This is just the start. In addition to optimizing cycle time, PLI can predict the rate of approval from the implementation board based on the tasks and rework cycles within the change implementation plan. The company could reduce costs from poor quality through the ability to simultaneously optimize cycle time, streamline the change process and remove bottlenecks before they occur. As a result, the company could expect to provide consumers with a safer and more effective products, resulting in positive brand reputation and increase in market share.
It’s important to recognize that using machine learning with artificial intelligence allows an effortless change management process, significant error-reduction and protection of data integrity.
Mergers and acquisitions are commonplace in the medical device industry. For this company, ThingWorx smart connected systems and PLI can eliminate siloed environments, secure data and help prevent quality events.
Maximizing the Value of PLM
PLM can do a great job of managing product data through rapid change, but it’s not perfect at putting that data to work through datamining and analytics. For many discrete manufacturers, this means they are sitting on months or even years of untapped R&D product data. By combining PLM with product lifecycle intelligence, companies can bridge the gap in PLM analytics capability today, allowing them to understand current performance, historical averages, and the variances across different business units and functions.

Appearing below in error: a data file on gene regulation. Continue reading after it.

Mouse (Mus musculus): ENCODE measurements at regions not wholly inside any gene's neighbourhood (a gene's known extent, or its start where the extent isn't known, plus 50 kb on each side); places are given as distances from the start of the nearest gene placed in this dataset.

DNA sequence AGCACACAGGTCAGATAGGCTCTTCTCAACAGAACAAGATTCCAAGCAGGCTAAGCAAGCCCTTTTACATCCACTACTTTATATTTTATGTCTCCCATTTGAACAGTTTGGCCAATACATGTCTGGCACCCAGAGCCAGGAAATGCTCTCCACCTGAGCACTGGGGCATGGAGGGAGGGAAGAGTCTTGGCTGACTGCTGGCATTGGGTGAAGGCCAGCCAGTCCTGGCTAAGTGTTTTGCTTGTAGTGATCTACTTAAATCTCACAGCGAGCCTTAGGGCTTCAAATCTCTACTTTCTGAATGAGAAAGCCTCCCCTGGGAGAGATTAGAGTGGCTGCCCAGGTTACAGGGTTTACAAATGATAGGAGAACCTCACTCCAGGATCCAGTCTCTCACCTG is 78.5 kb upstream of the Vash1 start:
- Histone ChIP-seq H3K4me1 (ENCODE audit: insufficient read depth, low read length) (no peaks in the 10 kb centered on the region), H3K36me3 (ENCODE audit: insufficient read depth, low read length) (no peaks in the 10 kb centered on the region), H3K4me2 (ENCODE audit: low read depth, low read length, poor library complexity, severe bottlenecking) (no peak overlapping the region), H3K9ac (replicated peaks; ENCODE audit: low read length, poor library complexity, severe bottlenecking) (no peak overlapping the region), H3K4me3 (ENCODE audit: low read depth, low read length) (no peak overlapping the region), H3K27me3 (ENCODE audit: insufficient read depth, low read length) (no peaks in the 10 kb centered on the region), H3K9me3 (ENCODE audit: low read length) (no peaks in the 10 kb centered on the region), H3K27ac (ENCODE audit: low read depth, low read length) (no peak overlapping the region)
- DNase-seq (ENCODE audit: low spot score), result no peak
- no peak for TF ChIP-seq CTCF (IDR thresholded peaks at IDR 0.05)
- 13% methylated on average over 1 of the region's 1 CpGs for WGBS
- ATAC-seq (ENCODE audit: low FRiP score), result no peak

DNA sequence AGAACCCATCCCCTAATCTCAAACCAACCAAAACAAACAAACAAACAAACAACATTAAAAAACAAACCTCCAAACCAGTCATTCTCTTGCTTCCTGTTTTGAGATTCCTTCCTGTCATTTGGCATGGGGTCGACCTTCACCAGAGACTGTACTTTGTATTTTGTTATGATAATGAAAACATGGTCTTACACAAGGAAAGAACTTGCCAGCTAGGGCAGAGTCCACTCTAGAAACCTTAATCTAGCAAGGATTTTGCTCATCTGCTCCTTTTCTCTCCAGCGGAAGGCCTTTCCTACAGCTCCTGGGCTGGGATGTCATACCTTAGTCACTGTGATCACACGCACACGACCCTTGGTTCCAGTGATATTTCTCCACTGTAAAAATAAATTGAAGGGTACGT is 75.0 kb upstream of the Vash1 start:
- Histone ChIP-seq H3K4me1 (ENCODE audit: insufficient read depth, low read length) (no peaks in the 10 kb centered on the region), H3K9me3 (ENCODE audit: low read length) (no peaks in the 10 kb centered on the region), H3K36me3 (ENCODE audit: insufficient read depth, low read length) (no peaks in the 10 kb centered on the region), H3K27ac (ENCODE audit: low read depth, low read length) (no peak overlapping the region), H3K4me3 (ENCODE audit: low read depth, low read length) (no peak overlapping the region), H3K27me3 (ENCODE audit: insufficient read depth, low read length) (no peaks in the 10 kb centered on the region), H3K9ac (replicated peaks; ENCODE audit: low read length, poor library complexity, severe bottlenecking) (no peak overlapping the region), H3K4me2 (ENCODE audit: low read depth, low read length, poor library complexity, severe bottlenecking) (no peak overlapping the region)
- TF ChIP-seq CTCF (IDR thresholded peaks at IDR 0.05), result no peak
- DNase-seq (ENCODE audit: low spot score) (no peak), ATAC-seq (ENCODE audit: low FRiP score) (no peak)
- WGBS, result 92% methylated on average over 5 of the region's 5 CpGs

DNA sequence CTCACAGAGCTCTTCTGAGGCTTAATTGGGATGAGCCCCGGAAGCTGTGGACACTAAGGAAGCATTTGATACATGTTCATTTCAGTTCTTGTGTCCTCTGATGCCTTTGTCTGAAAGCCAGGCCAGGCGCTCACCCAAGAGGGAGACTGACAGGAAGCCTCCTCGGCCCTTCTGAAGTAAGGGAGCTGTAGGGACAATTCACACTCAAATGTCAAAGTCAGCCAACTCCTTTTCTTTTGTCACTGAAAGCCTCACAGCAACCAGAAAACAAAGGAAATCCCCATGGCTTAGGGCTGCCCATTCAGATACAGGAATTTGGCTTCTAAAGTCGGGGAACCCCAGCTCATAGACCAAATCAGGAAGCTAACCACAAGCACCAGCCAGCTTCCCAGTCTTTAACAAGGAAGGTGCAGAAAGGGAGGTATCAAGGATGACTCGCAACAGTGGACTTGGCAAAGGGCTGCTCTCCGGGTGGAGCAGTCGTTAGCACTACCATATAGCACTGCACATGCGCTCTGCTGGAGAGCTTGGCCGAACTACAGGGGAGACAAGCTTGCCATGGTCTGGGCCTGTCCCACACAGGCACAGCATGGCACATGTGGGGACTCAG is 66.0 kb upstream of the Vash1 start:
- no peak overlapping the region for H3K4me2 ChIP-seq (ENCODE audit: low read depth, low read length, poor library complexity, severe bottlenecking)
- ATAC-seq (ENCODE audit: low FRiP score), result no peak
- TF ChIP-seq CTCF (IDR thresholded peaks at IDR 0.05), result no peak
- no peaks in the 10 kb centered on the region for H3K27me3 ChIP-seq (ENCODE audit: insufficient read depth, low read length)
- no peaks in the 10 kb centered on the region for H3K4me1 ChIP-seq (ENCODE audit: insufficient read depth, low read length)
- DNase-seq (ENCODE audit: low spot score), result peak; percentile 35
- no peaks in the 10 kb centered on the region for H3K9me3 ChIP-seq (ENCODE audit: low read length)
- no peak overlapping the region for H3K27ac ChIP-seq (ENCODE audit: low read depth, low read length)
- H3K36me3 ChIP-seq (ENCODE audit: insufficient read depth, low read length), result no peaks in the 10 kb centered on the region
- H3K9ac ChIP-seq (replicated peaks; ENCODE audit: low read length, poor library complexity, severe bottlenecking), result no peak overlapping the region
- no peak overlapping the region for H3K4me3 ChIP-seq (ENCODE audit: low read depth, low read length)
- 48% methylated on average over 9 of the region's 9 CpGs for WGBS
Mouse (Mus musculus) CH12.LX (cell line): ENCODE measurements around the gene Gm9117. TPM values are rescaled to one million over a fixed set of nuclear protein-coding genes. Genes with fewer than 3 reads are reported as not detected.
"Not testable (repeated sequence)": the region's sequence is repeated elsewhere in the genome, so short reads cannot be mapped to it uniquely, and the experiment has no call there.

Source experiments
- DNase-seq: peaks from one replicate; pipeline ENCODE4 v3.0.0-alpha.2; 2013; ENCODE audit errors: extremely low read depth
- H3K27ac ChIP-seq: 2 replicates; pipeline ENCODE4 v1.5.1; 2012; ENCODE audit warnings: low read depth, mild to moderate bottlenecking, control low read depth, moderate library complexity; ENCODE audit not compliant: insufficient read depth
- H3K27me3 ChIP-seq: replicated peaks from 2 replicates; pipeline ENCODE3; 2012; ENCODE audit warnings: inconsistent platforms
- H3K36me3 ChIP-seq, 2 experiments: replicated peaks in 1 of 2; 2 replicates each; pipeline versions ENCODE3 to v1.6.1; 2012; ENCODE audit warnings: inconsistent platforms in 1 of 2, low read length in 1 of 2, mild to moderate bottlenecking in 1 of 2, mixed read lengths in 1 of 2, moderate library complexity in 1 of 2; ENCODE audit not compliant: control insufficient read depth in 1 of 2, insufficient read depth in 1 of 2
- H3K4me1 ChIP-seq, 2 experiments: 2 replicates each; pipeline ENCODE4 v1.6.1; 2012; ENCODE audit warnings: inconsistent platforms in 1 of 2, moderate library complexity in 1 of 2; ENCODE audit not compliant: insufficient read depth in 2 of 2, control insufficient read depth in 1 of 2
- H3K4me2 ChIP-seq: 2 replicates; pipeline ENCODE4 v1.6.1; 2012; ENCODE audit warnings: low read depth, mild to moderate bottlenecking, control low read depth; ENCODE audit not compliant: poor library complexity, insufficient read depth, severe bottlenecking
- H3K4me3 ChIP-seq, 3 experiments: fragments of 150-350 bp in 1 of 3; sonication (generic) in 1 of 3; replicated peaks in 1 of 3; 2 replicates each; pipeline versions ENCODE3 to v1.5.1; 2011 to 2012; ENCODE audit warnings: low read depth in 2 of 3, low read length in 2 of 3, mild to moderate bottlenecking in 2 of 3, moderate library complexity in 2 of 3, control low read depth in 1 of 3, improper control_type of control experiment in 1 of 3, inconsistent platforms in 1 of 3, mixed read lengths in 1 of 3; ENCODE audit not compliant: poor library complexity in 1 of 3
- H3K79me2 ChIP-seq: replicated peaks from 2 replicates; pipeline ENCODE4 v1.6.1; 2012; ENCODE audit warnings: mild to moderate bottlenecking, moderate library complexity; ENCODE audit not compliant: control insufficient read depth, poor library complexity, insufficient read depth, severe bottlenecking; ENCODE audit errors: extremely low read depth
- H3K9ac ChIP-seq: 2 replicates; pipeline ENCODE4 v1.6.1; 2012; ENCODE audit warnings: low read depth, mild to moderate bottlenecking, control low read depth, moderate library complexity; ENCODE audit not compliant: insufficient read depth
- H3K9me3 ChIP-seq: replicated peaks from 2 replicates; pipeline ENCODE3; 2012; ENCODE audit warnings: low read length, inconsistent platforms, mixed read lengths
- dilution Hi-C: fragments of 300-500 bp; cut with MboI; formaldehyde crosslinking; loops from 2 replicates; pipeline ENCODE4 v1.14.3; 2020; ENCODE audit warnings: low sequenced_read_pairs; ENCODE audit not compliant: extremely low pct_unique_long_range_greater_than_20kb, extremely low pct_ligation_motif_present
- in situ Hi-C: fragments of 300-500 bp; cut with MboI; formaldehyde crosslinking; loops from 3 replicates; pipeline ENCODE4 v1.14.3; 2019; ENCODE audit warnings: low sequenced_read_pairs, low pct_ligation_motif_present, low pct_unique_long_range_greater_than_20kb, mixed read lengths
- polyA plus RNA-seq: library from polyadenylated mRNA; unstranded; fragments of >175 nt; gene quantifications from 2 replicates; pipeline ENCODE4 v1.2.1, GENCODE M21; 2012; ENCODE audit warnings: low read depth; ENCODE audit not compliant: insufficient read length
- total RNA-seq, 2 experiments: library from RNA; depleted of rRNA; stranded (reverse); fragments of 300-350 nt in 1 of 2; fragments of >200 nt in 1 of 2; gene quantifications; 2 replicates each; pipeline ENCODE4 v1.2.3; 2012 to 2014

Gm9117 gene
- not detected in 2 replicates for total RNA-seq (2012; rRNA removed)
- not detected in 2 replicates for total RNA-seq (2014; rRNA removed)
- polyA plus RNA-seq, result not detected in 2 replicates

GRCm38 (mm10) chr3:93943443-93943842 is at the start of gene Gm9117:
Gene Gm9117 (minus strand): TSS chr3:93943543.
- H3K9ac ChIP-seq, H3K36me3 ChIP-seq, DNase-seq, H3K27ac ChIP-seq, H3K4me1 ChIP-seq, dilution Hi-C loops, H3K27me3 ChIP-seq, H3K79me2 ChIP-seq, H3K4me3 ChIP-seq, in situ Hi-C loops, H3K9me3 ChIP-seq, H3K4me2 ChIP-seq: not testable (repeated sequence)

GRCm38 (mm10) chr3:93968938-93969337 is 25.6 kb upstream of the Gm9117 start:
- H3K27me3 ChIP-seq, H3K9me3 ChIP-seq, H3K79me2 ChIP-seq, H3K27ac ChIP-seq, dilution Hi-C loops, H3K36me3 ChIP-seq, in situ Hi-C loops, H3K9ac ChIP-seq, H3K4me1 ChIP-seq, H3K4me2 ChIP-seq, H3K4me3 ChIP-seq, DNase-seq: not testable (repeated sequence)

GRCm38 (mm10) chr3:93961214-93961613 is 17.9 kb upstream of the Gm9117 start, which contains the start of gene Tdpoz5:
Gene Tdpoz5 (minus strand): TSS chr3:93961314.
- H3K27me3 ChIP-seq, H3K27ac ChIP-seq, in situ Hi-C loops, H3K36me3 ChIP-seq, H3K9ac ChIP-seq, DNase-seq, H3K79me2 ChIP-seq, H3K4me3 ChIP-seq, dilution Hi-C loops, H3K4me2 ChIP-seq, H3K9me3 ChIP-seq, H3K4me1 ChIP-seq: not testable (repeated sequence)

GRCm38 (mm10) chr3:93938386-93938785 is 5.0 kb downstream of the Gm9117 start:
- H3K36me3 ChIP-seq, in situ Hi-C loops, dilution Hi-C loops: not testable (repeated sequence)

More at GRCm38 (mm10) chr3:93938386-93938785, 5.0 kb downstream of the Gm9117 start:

These insights can help them develop more meaningful customer experiences, while driving business and product value. As an organization iterates through product development efforts, their database grows to be robust and the value of PLI grows accordingly.
Companies that continuously strive to maximize the value of PLM – by pursuing PLM system consolidation, looking for more opportunities to leverage insights from data using PLI, and expanding the use of apps to augment consolidation strategies – will continue to expand the return on investment.
David is a Senior Manager and Biomedical Auditor with over 25 years of experience in the life sciences industry. He's designed 3D assemblies, manufacturing toolpaths, submitted patents and personally worked with doctors all over the world to validate and release several product lines.